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Tissue and soil nutrient testing for cold climate grapes

Quick facts

  • Use tissue testing and soil testing to decide what types and amounts of fertilizer to apply to the vineyard.
  • Tissue testing (also called petiole testing) should be done each year, either at bloom or veraison.
  • Soil testing should be done before planting the vineyard and every few years after.
  • Tissue and soil samples should be sent to the UMN Soil Testing Lab or another diagnostic lab for testing.
  • After testing, use established fertilizer recommendations for Minnesota, to decide how to amend or fertilize the soil.

There are 14 essential plant nutrients derived from the soil that are considered essential for the growth of all plants.

These are divided into six macronutrients: nitrogen (N), phosphorus (P), potassium (K), calcium (Ca), magnesium (Mg) and sulfur (S), and eight micronutrients: iron (Fe), manganese (Mn), zinc (Zn), copper (Cu), boron (B), molybdenum (Mo), chlorine (Cl) and nickel (Ni). 

If any one of these nutrients is deficient in the vines, it can negatively affect grape yield and quality. When the soil cannot supply enough of each nutrient for adequate growth, you need to apply supplemental fertilizer.

There are two major tools to determine the fertilizer needs of a vineyard: tissue testing and soil testing. The need to supply fertilizer is also based on a number of factors including vine vigor and visual symptoms on the leaves.

Cold climate grapes often need fertilizer to provide the optimal levels and balance of nutrients for plant growth. But fertilizer cannot make up for poor insect and disease control, or correct problems like severe winter injury.

Grapevine tissue testing

Tissue testing (sometimes called tissue analysis or foliar analysis) refers to a set of laboratory tests that measures the concentration of several key nutrients in a grapevine’s leaf tissue.

Tissue testing is based on these facts:

  • Optimal concentration ranges exist for each nutrient in plant tissue.
  • Maximum fruit yield and quality occur when nutrients are within these ranges. 

If the level of a nutrient falls outside of its optimum range, corrective measures should be taken, such as applying fertilizer or raising or lowering the soil pH with lime or sulfur, respectively.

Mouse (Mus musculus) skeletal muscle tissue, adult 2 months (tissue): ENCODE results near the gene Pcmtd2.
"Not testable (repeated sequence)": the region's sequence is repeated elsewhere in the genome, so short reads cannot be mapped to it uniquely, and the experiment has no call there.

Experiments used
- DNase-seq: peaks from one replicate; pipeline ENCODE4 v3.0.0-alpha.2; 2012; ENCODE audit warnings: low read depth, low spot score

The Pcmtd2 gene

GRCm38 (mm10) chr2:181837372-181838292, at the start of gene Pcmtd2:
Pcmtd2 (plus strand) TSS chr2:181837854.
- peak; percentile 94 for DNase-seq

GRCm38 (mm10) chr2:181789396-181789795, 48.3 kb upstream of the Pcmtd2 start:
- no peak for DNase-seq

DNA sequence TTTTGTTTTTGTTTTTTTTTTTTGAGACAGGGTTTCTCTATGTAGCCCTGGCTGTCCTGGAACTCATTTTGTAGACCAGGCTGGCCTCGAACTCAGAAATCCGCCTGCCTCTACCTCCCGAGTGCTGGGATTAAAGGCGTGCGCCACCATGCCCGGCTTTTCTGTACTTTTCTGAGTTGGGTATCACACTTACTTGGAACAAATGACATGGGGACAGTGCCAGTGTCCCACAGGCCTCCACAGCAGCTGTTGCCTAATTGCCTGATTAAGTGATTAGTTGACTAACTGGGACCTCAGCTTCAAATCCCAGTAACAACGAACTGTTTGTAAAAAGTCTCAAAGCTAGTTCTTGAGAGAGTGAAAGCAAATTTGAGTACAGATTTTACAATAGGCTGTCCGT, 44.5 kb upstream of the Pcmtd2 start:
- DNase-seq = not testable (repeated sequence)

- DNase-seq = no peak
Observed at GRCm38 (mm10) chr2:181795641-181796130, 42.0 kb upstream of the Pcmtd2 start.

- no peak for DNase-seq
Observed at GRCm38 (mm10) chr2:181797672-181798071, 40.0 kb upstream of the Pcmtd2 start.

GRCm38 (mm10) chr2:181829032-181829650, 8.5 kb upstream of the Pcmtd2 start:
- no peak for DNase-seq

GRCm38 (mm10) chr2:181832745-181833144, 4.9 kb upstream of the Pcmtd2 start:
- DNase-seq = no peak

Vineyard soil testing

Soil testing measures the soil pH, organic matter percentage (OM%) and the concentration of key nutrients such as phosphorus, potassium, magnesium, boron and micronutrients.

Conduct a soil test in the year before planting a new vineyard. This allows time to amend the soil and apply fertilizer before planting the vineyard. It is easiest to incorporate fertilizer before planting.

Once the vineyard is planted, it becomes more difficult to alter soil pH and levels of many nutrients because it will not be possible to incorporate fertilizer more than a couple of inches deep without damaging the vine roots.

Soil testing is also recommended every three to five years for established vineyards, to supplement tissue test interpretations.

When to use tissue testing vs. soil testing

Both tissue testing and soil testing serve important purposes in grape production. Soil tests show the nutrient, pH, and organic matter levels in the soil. Tissue tests show the actual nutrient status of the grapevines; in other words, how much of each essential nutrient that the plants take up.

Tissue tests should be conducted at least once per year to check the nutrient status of the grapevines. This can take place at bloom, veraison, or both.

Soil tests, on the other hand, should be used prior to planting to determine the organic matter and pH levels, lime requirements, as well as phosphorus, potassium, magnesium and micronutrient needs of the soil. They should also be conducted any time after significant soil amendments are applied, in order to measure their effect on soil chemical properties. In established vineyards, soil tests are primarily used as a supplement to tissue analysis information and should be done every three to five years.

Tissue testing

Grapevine leaf tissue is collected by the vineyard operator and sent to a laboratory for nutrient testing. The laboratory then creates a report that the vineyard operator can use to determine fertilizer needs.


Soil testing


Authors: Annie Klodd, Extension horticulture educator and Carl Rosen, Department of Soil, Water and Climate

Reviewed in 2021

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